Seymour Morris, Jr.’s book begins with MacArthur’s speech on the Missouri, which Senator Arthur Vandenberg called “the greatest American speech since the Gettysburg Address.” Morris believes that MacArthur’s finest moment, however, was the five years he spent as Supreme Commander of the Allied Powers in postwar Japan when he oversaw the rebuilding and political reform of our former enemy. From the moment he established his headquarters in the Dai Ichi Insurance building in Tokyo, MacArthur set about “remaking the entire political, social, cultural, and economic fabric” of Japan.
MacArthur accomplished this brilliant feat of statesmanship not as a military dictator or imperial shogun, but in accordance with policies established by the Joint Chiefs and approved by the President. A key document in this regard was JCS 1380/15, which MacArthur called “one of the great state papers of modern history.” Written by General John Hilldring of General George Marshall’s staff, the paper, Morris writes, “became the bible of the occupation,” setting forth guidelines for interacting with the Emperor and Japanese government, establishing MacArthur’s general authority, and laying out specific policy directives for land reform, the creation of labor unions, the break-up of industrial monopolies, trade policies, and agricultural production goals.
While showing appropriate respect for the Emperor, MacArthur purged the Japanese militarists, throwing some in jail and prosecuting others for war crimes. Working through the Japanese government, he disarmed the country’s military forces, confiscated chemical warfare supplies, and ordered the destruction of tanks, planes, bombs, and other military equipment. He also developed and implemented emergency food and medical assistance programs that Morris estimates saved up to three million lives.
His most significant and lasting accomplishment during the occupation, however, was political reform. Japan’s new constitution transformed the country into a modern Western-style democracy with “the world’s most liberal guarantees of civil rights.” Sixty-five years later, Japan remains a vibrant, free, democratic society—a living monument to the success of MacArthur’s occupation policies. As Morris writes, “America’s successful exercise in the occupation of a country … was … America’s greatest feat by America’s greatest general.”
After the successful occupation of Japan, MacArthur once more was called upon to command in war when North Korean forces invaded South Korea in June 1950. He was seventy. Faced with military disaster and political defeat in an early Cold War battle—brought on by imprudent defense cuts and diplomatic miscalculation by the Truman administration—MacArthur rallied U.S. forces in the Pusan perimeter and devised the celebrated Inchon landing. Both Perry and Morris imply that had MacArthur died at Inchon, the brilliant amphibious operation that led to the liberation of South Korea from communist control, he would probably be considered the greatest general in American history and perhaps the greatest American of the twentieth century.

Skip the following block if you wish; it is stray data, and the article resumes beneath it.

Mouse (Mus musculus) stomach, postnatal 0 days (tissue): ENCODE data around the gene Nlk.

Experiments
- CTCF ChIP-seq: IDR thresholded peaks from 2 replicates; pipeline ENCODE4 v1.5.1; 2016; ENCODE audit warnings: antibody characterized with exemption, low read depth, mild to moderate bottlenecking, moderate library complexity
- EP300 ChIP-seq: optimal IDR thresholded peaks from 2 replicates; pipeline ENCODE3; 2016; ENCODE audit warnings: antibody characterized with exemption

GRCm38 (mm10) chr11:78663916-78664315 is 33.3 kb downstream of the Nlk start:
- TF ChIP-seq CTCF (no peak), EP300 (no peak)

Instead, Inchon’s success resulted in Washington’s embrace of the goal of liberating all of North Korea from communist control. When communist Chinese forces entered the war en masse in the fall of 1950 to prevent this outcome, and MacArthur sought the authority to effectively wage war against our enemies, Washington balked and MacArthur complained. Thus began the war of words between MacArthur and Truman that ultimately resulted in MacArthur’s dismissal. Though MacArthur remained hugely popular with the American people in the immediate aftermath of Korea, liberal historians had the last word and they sided with Truman. Hopefully, Perry and Morris are only the first wave of a new generation of historians to restore Douglas MacArthur to his rightful place in history.
Francis P. Sempa is a contributor to Population Decline and the Remaking of Great Power Politics (Potomac Books), and the author of Geopolitics: From the Cold War to the 21st Century (Transaction Books). He has written on historical and foreign policy topics for Joint Force Quarterly, American Diplomacy, Strategic Review, The National Interest, The Washington Times, and other publications. He is an attorney, an adjunct professor of political science at Wilkes University, and a contributing editor to American Diplomacy.